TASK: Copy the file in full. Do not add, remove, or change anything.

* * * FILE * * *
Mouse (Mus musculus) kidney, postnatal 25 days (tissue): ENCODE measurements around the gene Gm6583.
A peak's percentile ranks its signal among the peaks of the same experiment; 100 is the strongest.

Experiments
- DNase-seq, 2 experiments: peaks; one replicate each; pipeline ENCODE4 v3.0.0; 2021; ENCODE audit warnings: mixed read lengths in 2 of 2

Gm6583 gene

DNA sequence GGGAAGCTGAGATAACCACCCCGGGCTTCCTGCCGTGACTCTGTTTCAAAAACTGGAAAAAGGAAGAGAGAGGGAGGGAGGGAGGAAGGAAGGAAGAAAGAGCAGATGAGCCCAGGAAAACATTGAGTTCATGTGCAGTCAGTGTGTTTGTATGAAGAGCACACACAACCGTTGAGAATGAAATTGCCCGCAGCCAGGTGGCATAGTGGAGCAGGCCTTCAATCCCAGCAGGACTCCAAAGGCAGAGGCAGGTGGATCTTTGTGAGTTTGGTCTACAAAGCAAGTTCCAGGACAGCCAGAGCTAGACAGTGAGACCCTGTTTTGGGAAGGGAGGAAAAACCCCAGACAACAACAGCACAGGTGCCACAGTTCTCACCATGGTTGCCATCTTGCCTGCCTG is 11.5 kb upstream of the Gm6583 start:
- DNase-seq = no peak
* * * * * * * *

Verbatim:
Mouse (Mus musculus) kidney, postnatal 25 days (tissue): ENCODE measurements around the gene Gm6583.
A peak's percentile ranks its signal among the peaks of the same experiment; 100 is the strongest.

Experiments
- DNase-seq, 2 experiments: peaks; one replicate each; pipeline ENCODE4 v3.0.0; 2021; ENCODE audit warnings: mixed read lengths in 2 of 2

Gm6583 gene

DNA sequence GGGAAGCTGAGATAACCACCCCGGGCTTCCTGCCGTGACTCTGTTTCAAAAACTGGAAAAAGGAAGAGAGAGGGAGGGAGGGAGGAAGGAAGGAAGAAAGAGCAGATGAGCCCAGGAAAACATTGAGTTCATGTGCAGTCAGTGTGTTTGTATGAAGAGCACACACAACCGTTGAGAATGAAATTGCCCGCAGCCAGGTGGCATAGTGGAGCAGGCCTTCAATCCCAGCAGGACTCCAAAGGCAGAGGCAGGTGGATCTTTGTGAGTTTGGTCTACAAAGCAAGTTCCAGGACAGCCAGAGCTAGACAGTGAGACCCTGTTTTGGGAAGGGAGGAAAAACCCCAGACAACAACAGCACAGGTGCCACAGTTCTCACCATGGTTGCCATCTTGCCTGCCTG is 11.5 kb upstream of the Gm6583 start:
- DNase-seq = no peak